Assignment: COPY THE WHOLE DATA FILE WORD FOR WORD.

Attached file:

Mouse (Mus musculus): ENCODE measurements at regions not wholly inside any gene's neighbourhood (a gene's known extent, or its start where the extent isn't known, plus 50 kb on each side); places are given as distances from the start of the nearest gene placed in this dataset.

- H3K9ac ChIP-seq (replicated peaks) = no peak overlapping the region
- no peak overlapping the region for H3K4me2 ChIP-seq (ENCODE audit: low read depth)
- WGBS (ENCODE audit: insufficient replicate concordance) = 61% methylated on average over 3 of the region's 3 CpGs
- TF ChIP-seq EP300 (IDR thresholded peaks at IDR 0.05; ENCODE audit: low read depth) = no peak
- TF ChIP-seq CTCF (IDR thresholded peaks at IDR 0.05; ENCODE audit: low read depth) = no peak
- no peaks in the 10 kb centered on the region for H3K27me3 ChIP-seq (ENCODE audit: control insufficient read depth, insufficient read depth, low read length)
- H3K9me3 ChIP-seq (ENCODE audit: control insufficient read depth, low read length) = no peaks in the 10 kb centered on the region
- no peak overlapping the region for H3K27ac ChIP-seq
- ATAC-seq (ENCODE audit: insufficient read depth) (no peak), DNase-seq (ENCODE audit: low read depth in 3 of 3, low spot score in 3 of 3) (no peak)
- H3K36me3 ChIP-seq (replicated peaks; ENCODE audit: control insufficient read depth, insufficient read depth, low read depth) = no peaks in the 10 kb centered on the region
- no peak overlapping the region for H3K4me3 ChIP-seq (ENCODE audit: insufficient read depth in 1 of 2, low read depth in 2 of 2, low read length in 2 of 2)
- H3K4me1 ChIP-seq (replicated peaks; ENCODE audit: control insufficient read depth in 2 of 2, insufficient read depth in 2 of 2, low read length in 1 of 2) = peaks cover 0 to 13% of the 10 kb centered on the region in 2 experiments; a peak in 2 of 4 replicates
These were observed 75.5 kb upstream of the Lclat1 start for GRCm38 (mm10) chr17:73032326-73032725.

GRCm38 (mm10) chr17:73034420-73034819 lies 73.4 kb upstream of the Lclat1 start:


Mouse (Mus musculus): ENCODE measurements at regions not wholly inside any gene's neighbourhood (a gene's known extent, or its start where the extent isn't known, plus 50 kb on each side); places are given as distances from the start of the nearest gene placed in this dataset.

- H3K9ac ChIP-seq (replicated peaks) = no peak overlapping the region
- no peak overlapping the region for H3K4me2 ChIP-seq (ENCODE audit: low read depth)
- WGBS (ENCODE audit: insufficient replicate concordance) = 61% methylated on average over 3 of the region's 3 CpGs
- TF ChIP-seq EP300 (IDR thresholded peaks at IDR 0.05; ENCODE audit: low read depth) = no peak
- TF ChIP-seq CTCF (IDR thresholded peaks at IDR 0.05; ENCODE audit: low read depth) = no peak
- no peaks in the 10 kb centered on the region for H3K27me3 ChIP-seq (ENCODE audit: control insufficient read depth, insufficient read depth, low read length)
- H3K9me3 ChIP-seq (ENCODE audit: control insufficient read depth, low read length) = no peaks in the 10 kb centered on the region
- no peak overlapping the region for H3K27ac ChIP-seq
- ATAC-seq (ENCODE audit: insufficient read depth) (no peak), DNase-seq (ENCODE audit: low read depth in 3 of 3, low spot score in 3 of 3) (no peak)
- H3K36me3 ChIP-seq (replicated peaks; ENCODE audit: control insufficient read depth, insufficient read depth, low read depth) = no peaks in the 10 kb centered on the region
- no peak overlapping the region for H3K4me3 ChIP-seq (ENCODE audit: insufficient read depth in 1 of 2, low read depth in 2 of 2, low read length in 2 of 2)
- H3K4me1 ChIP-seq (replicated peaks; ENCODE audit: control insufficient read depth in 2 of 2, insufficient read depth in 2 of 2, low read length in 1 of 2) = peaks cover 0 to 13% of the 10 kb centered on the region in 2 experiments; a peak in 2 of 4 replicates
These were observed 75.5 kb upstream of the Lclat1 start for GRCm38 (mm10) chr17:73032326-73032725.

GRCm38 (mm10) chr17:73034420-73034819 lies 73.4 kb upstream of the Lclat1 start: